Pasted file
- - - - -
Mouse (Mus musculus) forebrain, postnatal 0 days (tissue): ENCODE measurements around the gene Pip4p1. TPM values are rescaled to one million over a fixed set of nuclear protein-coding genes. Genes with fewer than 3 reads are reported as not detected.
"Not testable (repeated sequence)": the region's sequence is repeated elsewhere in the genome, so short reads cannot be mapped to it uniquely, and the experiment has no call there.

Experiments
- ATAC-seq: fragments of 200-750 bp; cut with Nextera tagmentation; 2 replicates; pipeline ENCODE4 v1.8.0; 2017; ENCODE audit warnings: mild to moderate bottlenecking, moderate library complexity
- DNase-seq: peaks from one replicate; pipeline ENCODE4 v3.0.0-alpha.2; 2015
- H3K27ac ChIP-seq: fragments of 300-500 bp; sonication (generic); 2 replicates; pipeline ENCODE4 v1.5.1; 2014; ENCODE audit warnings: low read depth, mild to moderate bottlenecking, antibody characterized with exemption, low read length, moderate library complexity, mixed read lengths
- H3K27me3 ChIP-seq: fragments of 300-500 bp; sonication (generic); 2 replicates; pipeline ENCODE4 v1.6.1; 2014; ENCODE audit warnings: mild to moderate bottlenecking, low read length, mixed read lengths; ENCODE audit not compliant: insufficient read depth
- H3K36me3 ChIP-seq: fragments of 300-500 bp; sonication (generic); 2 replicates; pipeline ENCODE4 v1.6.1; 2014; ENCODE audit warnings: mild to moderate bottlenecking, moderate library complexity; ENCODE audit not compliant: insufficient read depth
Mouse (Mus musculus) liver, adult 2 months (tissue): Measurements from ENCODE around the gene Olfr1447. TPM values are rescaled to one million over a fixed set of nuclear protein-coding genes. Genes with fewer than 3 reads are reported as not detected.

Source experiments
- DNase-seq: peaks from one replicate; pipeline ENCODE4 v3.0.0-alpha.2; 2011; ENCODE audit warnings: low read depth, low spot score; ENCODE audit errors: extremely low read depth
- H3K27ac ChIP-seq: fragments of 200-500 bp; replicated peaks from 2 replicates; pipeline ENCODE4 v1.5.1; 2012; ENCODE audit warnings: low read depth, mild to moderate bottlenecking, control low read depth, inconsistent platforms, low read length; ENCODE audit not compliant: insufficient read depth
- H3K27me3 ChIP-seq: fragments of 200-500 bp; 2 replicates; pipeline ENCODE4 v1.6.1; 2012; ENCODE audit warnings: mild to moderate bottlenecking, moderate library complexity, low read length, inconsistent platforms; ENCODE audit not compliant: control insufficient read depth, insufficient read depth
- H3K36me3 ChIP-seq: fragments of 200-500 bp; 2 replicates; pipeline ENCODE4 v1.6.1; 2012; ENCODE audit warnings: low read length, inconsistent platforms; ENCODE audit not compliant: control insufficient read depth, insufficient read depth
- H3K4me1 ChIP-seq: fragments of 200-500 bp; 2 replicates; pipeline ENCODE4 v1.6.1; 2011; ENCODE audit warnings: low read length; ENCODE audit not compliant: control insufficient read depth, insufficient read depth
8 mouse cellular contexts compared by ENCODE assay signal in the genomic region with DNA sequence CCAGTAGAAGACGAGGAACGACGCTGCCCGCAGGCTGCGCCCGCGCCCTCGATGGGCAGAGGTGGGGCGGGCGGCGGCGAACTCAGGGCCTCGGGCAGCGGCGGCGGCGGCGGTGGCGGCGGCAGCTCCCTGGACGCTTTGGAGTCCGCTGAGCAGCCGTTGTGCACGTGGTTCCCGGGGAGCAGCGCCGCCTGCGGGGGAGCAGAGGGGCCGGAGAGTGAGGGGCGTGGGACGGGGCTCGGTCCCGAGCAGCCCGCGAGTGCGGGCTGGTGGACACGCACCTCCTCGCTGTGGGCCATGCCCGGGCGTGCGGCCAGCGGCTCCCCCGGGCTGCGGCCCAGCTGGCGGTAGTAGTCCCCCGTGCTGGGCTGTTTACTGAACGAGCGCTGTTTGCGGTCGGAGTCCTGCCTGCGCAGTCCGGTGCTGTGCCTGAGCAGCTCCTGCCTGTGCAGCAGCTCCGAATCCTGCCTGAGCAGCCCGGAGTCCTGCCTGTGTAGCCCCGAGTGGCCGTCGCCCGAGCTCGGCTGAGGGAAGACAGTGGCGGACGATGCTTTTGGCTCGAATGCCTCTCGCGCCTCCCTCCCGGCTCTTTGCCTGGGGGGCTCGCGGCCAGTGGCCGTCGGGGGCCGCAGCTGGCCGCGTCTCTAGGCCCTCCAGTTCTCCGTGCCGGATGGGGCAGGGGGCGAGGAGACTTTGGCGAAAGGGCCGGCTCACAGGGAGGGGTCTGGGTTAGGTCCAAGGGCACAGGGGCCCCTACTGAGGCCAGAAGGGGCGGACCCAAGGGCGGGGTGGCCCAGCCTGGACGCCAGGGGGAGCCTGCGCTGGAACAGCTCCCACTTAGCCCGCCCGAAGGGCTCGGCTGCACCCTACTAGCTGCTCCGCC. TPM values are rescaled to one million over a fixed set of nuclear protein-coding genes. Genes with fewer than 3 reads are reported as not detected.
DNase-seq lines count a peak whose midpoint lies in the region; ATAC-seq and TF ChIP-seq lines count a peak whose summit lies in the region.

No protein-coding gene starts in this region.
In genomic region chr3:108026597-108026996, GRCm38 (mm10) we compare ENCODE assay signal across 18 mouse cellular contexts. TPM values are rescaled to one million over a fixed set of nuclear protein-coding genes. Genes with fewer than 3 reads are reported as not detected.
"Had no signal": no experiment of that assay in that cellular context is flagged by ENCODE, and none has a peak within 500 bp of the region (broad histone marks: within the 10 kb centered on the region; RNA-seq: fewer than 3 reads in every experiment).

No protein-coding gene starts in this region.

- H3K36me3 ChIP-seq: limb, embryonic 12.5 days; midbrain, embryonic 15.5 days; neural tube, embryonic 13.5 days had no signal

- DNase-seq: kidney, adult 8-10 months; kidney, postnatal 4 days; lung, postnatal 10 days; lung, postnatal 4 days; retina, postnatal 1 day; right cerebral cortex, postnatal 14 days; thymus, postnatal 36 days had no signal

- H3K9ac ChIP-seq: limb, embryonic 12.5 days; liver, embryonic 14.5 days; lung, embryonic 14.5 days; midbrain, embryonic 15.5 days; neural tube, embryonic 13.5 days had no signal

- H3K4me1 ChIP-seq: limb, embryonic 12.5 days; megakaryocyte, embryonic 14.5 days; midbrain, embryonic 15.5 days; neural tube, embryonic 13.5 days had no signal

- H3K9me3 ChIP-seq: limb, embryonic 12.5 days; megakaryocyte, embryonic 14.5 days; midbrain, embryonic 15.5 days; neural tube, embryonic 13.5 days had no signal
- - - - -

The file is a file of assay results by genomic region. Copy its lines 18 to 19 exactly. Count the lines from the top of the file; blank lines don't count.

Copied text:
No protein-coding gene starts in this region.
In genomic region chr3:108026597-108026996, GRCm38 (mm10) we compare ENCODE assay signal across 18 mouse cellular contexts. TPM values are rescaled to one million over a fixed set of nuclear protein-coding genes. Genes with fewer than 3 reads are reported as not detected.